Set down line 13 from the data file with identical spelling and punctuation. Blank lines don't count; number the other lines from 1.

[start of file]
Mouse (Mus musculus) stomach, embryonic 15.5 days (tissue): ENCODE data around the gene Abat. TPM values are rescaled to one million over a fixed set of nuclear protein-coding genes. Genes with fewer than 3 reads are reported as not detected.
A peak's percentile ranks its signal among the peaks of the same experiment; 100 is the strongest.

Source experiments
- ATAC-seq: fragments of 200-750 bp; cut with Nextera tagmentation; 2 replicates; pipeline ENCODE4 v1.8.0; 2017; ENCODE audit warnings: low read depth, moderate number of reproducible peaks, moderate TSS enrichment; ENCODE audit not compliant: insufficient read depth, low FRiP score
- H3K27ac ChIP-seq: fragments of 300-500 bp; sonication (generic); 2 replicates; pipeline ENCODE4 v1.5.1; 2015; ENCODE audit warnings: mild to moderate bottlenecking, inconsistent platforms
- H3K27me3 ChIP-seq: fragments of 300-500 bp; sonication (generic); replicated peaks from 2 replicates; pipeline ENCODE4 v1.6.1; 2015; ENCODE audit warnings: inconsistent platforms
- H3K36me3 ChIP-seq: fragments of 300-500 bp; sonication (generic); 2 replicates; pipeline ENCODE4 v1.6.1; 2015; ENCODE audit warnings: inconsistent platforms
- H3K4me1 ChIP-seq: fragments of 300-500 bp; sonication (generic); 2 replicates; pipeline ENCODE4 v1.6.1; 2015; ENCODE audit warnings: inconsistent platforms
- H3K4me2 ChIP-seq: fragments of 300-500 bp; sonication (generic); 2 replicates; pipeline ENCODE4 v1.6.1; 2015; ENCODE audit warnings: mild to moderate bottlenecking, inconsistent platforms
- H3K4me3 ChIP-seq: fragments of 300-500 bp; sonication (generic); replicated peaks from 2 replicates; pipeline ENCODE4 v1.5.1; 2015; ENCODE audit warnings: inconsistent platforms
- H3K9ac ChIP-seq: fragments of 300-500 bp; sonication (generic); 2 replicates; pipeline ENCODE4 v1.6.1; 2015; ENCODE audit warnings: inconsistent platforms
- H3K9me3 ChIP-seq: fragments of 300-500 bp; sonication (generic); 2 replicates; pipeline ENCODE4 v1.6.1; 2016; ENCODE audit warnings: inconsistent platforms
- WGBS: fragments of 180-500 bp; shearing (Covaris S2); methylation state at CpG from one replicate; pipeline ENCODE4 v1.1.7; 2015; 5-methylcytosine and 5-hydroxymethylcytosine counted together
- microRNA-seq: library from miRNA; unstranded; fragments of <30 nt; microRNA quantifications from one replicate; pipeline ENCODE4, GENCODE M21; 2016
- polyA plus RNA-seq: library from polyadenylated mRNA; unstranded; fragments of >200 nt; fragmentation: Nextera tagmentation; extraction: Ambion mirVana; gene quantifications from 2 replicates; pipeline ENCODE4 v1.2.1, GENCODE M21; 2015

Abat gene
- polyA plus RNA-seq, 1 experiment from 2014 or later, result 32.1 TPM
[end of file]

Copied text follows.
- WGBS: fragments of 180-500 bp; shearing (Covaris S2); methylation state at CpG from one replicate; pipeline ENCODE4 v1.1.7; 2015; 5-methylcytosine and 5-hydroxymethylcytosine counted together